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The Council and the District (Part 1)
By Frank Gruber
The question before the Santa Monica City Council in regards to increasing the City's payment to the School District is how deep the council wants to involve itself in the administration of the district.
The fact that children are involved, including children with learning disabilities, does not elevate this question "above politics." It's a question mired in politics.
To begin with, the reason the council is in this mess was political. A political organization, Community for Excellent Public Schools (CEPS) used political pressure, in the form of a threatened voter initiative that would have taken City money and given it to the School District outside the council's control, to induce the council to commit to a greatly increased annual contribution to the District.
At the time, the political heat was so intense that one normally mild-mannered council member, Pam O'Connor, called the CEPS activists "bullies."
Now other activists -- including, ironically, some of the same people who in the past agitated for more money for the schools -- are using the leverage of the District's dependence on City money to pressure the council to demand changes to district policies they don't like. That's politics.
At the same time, some members of the council are using the threat of withholding discretionary funds from the District as an opportunity to score points with their constituents. That's politics, too.
All of government involves noble causes, noble as defined by at least the proponents of the cause. There are also always opportunities to take a stand for transparency in government and fiscal responsibility. But regardless how noble your cause is, or how virtuous you are, the bringing to bear of power to achieve your ends is political.
A reliable indication that an action is political is if the person taking the action solemnly pronounces that what he or she is doing is not political. Another good indication is when someone changes language to make it more emotional -- such as when Republicans call the estate tax the "death tax," or when someone calls a contractual confidentiality clause a "gag order."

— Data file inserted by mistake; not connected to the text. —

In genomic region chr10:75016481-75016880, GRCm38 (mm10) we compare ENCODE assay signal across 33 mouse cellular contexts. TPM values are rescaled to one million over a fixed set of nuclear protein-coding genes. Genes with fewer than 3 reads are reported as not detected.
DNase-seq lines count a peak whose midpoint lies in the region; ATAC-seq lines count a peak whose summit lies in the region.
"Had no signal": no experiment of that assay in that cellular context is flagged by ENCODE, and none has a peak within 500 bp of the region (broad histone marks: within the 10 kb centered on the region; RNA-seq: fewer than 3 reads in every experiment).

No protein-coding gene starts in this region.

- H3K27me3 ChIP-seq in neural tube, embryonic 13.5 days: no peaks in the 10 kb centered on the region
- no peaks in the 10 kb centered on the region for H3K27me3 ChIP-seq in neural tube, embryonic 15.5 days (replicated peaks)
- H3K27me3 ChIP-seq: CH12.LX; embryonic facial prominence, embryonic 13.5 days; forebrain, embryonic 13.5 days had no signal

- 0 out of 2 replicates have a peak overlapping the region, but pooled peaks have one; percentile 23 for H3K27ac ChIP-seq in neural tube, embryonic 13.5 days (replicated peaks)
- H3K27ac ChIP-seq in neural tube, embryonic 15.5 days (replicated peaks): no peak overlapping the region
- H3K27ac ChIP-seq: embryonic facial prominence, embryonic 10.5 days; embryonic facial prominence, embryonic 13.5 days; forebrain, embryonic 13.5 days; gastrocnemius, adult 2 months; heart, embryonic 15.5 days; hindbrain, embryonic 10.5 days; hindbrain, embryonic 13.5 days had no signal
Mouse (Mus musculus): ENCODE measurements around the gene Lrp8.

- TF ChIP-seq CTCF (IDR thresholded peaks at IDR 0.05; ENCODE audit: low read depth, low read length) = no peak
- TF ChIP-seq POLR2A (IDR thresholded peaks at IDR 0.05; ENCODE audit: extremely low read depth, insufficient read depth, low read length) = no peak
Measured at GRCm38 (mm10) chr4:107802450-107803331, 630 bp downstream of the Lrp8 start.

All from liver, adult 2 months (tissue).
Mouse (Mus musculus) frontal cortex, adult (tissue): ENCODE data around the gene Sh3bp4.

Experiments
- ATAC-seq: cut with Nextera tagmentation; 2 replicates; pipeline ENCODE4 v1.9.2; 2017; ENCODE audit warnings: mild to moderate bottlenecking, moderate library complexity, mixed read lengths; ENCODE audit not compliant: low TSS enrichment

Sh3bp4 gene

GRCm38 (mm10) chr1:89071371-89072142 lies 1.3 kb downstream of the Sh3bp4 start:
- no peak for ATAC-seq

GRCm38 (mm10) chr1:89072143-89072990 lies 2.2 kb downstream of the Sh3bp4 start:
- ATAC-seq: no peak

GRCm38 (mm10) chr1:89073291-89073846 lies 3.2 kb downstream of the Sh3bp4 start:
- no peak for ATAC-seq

There are people who are good at politics, in that they are good at marshaling power, and there are people who aren't so good. Our School Board has never been known as a powerful political body, but then, let's be honest, the politicians on it are amateurs. They are our neighbors, and they mean well, but in any case school boards in California don't have much power, since they have little control over revenues, and more ambitious local politicians tend to run for City Council.
Our School Board members often seem overly credulous when considering the advice they get from their staff. One example of that was including a confidentiality clause in the contract settling former Chief Financial Officer Winston Braham's contract after his resignation. This was not only the wrong thing to do -- yes, the public has the right to know! -- but also inept politically.
Friendly advice to the Board: I'm a lawyer myself and I suggest that the next time you're getting advice from a lawyer about a contract, remember that the boilerplate in a contract -- such as a confidentiality clause in a settlement agreement with an unhappy former employee -- exists less to protect the client from some unlikely bad thing that might occur than to protect the lawyer from a charge of malpractice if the event transpires.